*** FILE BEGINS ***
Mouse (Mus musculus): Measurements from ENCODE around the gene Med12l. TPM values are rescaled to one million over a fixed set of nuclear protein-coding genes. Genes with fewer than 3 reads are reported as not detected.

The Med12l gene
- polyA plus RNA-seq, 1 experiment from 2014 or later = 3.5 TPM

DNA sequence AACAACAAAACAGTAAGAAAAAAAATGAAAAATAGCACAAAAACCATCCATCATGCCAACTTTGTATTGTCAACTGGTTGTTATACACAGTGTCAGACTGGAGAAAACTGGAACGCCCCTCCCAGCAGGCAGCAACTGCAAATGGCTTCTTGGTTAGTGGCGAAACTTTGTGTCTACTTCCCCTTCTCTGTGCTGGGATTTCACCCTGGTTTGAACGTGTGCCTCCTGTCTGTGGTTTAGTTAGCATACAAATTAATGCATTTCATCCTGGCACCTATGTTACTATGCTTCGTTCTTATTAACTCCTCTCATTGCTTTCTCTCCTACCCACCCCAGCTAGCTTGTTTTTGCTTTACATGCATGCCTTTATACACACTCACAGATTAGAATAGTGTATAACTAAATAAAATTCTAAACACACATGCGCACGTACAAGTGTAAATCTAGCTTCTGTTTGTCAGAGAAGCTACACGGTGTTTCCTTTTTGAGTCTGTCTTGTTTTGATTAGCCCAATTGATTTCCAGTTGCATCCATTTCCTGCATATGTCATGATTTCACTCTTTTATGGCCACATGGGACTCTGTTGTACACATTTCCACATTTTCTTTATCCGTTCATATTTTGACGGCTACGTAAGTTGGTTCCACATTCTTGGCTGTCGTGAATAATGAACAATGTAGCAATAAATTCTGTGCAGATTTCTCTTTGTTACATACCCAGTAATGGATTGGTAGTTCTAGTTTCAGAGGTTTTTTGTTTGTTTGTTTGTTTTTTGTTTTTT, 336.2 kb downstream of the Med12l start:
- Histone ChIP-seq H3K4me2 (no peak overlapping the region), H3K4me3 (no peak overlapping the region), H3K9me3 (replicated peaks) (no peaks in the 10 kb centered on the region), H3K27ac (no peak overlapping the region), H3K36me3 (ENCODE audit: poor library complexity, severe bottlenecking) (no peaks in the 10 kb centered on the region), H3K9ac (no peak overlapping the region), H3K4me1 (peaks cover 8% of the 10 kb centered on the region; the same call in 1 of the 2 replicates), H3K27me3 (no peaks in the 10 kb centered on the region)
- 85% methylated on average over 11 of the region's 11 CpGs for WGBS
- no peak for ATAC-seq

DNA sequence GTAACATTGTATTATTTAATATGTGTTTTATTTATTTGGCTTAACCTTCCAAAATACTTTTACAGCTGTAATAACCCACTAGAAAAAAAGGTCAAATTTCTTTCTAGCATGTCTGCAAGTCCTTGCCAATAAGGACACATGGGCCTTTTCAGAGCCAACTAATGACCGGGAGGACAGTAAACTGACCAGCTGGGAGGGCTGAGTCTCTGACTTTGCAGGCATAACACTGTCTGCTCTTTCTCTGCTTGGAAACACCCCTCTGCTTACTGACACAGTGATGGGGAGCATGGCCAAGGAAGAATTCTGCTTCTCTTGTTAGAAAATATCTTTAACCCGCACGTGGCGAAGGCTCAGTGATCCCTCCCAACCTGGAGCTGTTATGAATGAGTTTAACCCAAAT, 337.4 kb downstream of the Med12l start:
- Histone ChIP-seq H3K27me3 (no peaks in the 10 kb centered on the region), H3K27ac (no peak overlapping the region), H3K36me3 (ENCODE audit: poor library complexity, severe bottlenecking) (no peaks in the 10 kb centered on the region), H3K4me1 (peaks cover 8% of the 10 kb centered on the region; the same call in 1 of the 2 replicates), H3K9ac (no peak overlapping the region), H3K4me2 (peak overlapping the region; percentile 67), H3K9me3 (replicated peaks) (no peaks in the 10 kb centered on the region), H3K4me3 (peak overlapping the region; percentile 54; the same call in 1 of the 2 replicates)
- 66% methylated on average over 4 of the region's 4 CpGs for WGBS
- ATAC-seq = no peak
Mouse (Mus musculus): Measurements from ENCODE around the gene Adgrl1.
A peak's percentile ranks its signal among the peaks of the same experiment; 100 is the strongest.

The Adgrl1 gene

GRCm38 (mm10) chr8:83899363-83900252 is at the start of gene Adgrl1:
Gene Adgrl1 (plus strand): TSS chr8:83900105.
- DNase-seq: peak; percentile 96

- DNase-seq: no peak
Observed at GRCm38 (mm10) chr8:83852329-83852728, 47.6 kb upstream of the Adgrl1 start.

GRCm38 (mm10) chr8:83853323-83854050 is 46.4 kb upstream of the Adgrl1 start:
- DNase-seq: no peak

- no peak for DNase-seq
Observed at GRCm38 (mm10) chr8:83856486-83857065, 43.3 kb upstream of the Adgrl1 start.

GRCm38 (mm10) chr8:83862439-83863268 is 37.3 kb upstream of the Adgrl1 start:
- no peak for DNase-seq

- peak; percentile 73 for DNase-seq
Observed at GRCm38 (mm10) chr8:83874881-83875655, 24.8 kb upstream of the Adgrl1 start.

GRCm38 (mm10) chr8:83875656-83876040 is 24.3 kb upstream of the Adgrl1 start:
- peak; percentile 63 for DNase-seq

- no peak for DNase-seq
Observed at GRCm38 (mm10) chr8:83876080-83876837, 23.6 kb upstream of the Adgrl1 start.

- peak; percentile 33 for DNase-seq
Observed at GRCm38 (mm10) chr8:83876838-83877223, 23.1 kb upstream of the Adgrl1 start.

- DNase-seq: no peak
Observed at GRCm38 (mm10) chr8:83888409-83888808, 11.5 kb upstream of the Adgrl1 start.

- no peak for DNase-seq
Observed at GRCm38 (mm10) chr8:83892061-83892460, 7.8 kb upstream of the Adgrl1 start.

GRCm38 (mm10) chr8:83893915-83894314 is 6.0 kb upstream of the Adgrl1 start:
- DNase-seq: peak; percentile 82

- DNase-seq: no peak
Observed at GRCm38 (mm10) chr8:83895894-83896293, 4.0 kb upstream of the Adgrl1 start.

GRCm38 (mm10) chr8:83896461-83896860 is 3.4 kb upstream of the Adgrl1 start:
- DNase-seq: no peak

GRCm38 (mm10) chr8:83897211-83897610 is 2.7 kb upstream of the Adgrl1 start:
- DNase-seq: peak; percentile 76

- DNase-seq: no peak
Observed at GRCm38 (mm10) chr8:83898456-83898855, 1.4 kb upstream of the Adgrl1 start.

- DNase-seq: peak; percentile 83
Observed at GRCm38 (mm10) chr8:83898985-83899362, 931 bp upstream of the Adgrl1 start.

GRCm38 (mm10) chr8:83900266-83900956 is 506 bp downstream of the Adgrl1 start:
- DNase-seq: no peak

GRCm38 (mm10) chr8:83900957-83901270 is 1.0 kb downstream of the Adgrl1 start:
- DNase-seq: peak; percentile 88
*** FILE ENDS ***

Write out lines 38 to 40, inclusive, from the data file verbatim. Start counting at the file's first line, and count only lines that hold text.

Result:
GRCm38 (mm10) chr8:83893915-83894314 is 6.0 kb upstream of the Adgrl1 start:
- DNase-seq: peak; percentile 82

- DNase-seq: no peak